• Moneeb Sefeldawla Mustafa, Megan Marshal, Emer Ahern, Paul Crowley

    Myasthenia gravis is an autoimmune disorder affecting the neuromuscular junction, resulting in muscle fatiguability and weakness.
    The pathological characteristics of the disorder include ocular weakness resulting in diplopia and/or ptosis. More generally, the disease can result in fluctuant weakness of skeletal muscle, predominantly affecting ocular, bulbar and respiratory muscles. Autoimmunity in this instance is mediated by IgG anti-acetylcholine receptor antibodies that results in an impaired structure of postsynaptic neurotransmission. Approximately 15% of patients with myasthenia gravis present with bulbar symptoms, of which isolated bulbar symptoms are seen only on occasion. As with our patient, this presentation is most commonly seen in men with late-onset myasthenia gravis.
    We present a case of an 83-year-old male who presented with a 1 year history of dysphagia for solids and fatigable dysarthria. Following a diagnosis of myasthenia gravis, he was initiated on corticosteroid treatment. He later descended into myasthenic crisis, requiring invasive ventilation measures due to a failure of both non-invasive ventilation and intravenous immunoglobulin G (IVIG) to achieve therapeutic goals.

  • Elisa Brauns, Sophie Schuind, Laetitia Lebrun, Valentine Inthasot, Frédéric Vandergheynst

    A young woman presented with initial epileptic seizures and multiple ‘mass-like’ lesions seen on computed tomography and magnetic resonance imaging. Given this presentation and her past medical history, a cerebral biopsy was performed to rule out malignancy, but showed a necrotizing cerebral vasculitis. We describe this case to reinforce the view that primary central nervous system vasculitis (PCNSV) should be considered in the differential diagnosis of a cerebral mass, even if uncommon.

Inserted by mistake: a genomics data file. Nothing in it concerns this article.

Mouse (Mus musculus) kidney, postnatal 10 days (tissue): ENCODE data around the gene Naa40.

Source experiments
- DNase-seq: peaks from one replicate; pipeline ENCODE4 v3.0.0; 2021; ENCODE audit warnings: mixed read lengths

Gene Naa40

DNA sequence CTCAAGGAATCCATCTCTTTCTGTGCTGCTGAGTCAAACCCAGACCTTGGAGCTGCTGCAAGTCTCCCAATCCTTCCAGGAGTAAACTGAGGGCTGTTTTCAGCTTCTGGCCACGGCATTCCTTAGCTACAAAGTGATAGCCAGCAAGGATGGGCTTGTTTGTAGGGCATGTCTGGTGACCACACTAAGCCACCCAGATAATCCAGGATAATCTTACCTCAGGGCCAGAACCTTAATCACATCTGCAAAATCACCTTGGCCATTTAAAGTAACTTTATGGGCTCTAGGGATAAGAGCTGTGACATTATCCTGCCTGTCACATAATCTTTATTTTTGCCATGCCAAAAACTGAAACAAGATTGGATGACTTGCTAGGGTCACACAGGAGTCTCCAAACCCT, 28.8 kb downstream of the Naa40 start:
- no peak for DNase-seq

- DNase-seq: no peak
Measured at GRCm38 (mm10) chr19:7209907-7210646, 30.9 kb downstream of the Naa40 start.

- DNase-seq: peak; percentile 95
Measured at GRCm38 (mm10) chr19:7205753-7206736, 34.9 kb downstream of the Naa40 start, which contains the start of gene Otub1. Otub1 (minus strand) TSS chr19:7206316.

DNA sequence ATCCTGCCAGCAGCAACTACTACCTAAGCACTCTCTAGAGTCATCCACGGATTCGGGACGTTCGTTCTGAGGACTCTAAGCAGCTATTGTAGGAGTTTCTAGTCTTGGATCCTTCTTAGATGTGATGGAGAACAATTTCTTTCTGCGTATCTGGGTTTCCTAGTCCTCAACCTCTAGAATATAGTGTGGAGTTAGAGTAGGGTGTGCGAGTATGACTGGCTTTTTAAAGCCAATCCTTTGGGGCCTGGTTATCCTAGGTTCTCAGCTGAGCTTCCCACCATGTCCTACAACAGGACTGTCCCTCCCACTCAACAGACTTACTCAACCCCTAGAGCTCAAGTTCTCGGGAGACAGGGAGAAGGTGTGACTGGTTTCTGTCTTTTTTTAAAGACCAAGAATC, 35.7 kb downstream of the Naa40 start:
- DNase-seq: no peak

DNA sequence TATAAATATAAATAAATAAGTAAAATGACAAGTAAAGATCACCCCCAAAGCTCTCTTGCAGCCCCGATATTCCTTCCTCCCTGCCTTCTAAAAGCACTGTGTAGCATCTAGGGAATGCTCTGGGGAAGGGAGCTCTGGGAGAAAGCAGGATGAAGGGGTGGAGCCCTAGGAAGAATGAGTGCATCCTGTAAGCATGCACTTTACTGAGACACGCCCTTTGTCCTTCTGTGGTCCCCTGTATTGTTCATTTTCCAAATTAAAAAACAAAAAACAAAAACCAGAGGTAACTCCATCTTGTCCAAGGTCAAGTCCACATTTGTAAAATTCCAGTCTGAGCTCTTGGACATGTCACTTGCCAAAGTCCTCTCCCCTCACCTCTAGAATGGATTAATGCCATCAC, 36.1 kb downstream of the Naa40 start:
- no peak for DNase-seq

• Jose Maria Frutos Perez, Mariam Perea Ribis, Maria Angeles Martinez Pascual, Marina Llopis Sanchis, Carlos Tornero Estebanez

    Groove pancreatitis (GP) is a very infrequent subtype of chronic pancreatitis affecting the pancreatic-duodenal junction. It usually manifests in middle-aged men with a history of chronic alcoholism, though it has also been described in women and in individuals who do not consume alcohol[1]. Even though the underlying etiology is unclear, chronic alcohol consumption is known to increase the viscosity of the pancreatic juice and exacerbate the inflammatory process[2]. We present a case of GP that posed diagnostic difficulties because it manifested as ascites and duodenal thickening, with pancreatic imaging findings initially normal.

  • Grainne Callaghan, Fergal Kelleher, Paul Ridgway, Stephen Crowther, Alaa Alakkari, Barbara Ryan

    Introduction: Malignant melanoma of the gastrointestinal tract is usually a metastasis from a cutaneous source. Primary gastric melanoma is an extremely rare clinical entity, with few reported cases worldwide. It is often advanced at time of diagnosis and is associated with a dismal outcome.
    Background: A 76 year old gentleman presenteded with a one month history of fatigue and exertional dyspnoea. Laboratory investigations indicated an anaemia, with a haemoglobin level of 11.0g/dl. Subsequent gastroscopy visualised a large, atypical, crater-like ulcerated lesion distal to the cardia in the proximal stomach.